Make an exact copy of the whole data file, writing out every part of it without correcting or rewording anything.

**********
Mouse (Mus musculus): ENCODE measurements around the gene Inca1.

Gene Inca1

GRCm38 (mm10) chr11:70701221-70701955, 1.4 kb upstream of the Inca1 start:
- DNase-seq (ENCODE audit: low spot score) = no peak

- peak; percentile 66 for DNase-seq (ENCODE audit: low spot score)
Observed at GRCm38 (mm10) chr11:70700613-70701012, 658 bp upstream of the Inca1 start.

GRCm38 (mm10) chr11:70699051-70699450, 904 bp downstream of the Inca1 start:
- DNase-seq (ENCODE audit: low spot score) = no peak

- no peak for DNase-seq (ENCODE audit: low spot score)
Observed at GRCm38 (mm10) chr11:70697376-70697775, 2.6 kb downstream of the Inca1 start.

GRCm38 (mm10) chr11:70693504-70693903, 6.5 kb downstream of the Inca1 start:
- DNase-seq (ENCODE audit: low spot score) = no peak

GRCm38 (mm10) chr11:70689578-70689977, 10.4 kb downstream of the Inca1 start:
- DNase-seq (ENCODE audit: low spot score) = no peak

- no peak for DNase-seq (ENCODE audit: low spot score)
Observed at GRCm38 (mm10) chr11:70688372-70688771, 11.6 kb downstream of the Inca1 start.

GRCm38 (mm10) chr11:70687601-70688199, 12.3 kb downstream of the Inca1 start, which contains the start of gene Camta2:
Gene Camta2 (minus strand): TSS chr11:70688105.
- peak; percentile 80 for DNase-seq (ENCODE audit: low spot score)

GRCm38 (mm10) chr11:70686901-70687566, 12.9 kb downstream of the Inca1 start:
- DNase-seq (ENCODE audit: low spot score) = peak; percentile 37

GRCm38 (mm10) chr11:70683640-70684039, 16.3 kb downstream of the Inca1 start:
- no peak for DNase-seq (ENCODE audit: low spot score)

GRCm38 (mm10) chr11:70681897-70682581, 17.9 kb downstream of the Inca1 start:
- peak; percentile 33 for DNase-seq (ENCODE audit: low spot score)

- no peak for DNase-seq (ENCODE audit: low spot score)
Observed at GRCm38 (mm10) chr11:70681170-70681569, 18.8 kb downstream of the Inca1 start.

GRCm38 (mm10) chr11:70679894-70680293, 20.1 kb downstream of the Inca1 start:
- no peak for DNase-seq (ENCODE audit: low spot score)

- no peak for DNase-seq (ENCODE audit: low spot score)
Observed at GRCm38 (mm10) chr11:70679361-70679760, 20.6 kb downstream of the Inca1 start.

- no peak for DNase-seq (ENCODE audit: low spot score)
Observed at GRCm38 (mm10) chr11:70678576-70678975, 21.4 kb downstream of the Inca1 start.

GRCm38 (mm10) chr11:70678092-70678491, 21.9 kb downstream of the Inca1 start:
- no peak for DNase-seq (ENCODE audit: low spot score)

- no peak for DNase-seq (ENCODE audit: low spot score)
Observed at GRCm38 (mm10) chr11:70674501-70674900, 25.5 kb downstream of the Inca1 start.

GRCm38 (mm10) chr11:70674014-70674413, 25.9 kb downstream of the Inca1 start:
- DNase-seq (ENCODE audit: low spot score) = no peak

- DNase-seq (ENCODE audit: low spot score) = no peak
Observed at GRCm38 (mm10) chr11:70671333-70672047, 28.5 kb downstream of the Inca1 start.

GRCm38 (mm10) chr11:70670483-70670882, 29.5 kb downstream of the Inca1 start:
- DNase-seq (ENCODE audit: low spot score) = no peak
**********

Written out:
Mouse (Mus musculus): ENCODE measurements around the gene Inca1.

Gene Inca1

GRCm38 (mm10) chr11:70701221-70701955, 1.4 kb upstream of the Inca1 start:
- DNase-seq (ENCODE audit: low spot score) = no peak

- peak; percentile 66 for DNase-seq (ENCODE audit: low spot score)
Observed at GRCm38 (mm10) chr11:70700613-70701012, 658 bp upstream of the Inca1 start.

GRCm38 (mm10) chr11:70699051-70699450, 904 bp downstream of the Inca1 start:
- DNase-seq (ENCODE audit: low spot score) = no peak

- no peak for DNase-seq (ENCODE audit: low spot score)
Observed at GRCm38 (mm10) chr11:70697376-70697775, 2.6 kb downstream of the Inca1 start.

GRCm38 (mm10) chr11:70693504-70693903, 6.5 kb downstream of the Inca1 start:
- DNase-seq (ENCODE audit: low spot score) = no peak

GRCm38 (mm10) chr11:70689578-70689977, 10.4 kb downstream of the Inca1 start:
- DNase-seq (ENCODE audit: low spot score) = no peak

- no peak for DNase-seq (ENCODE audit: low spot score)
Observed at GRCm38 (mm10) chr11:70688372-70688771, 11.6 kb downstream of the Inca1 start.

GRCm38 (mm10) chr11:70687601-70688199, 12.3 kb downstream of the Inca1 start, which contains the start of gene Camta2:
Gene Camta2 (minus strand): TSS chr11:70688105.
- peak; percentile 80 for DNase-seq (ENCODE audit: low spot score)

GRCm38 (mm10) chr11:70686901-70687566, 12.9 kb downstream of the Inca1 start:
- DNase-seq (ENCODE audit: low spot score) = peak; percentile 37

GRCm38 (mm10) chr11:70683640-70684039, 16.3 kb downstream of the Inca1 start:
- no peak for DNase-seq (ENCODE audit: low spot score)

GRCm38 (mm10) chr11:70681897-70682581, 17.9 kb downstream of the Inca1 start:
- peak; percentile 33 for DNase-seq (ENCODE audit: low spot score)

- no peak for DNase-seq (ENCODE audit: low spot score)
Observed at GRCm38 (mm10) chr11:70681170-70681569, 18.8 kb downstream of the Inca1 start.

GRCm38 (mm10) chr11:70679894-70680293, 20.1 kb downstream of the Inca1 start:
- no peak for DNase-seq (ENCODE audit: low spot score)

- no peak for DNase-seq (ENCODE audit: low spot score)
Observed at GRCm38 (mm10) chr11:70679361-70679760, 20.6 kb downstream of the Inca1 start.

- no peak for DNase-seq (ENCODE audit: low spot score)
Observed at GRCm38 (mm10) chr11:70678576-70678975, 21.4 kb downstream of the Inca1 start.

GRCm38 (mm10) chr11:70678092-70678491, 21.9 kb downstream of the Inca1 start:
- no peak for DNase-seq (ENCODE audit: low spot score)

- no peak for DNase-seq (ENCODE audit: low spot score)
Observed at GRCm38 (mm10) chr11:70674501-70674900, 25.5 kb downstream of the Inca1 start.

GRCm38 (mm10) chr11:70674014-70674413, 25.9 kb downstream of the Inca1 start:
- DNase-seq (ENCODE audit: low spot score) = no peak

- DNase-seq (ENCODE audit: low spot score) = no peak
Observed at GRCm38 (mm10) chr11:70671333-70672047, 28.5 kb downstream of the Inca1 start.

GRCm38 (mm10) chr11:70670483-70670882, 29.5 kb downstream of the Inca1 start:
- DNase-seq (ENCODE audit: low spot score) = no peak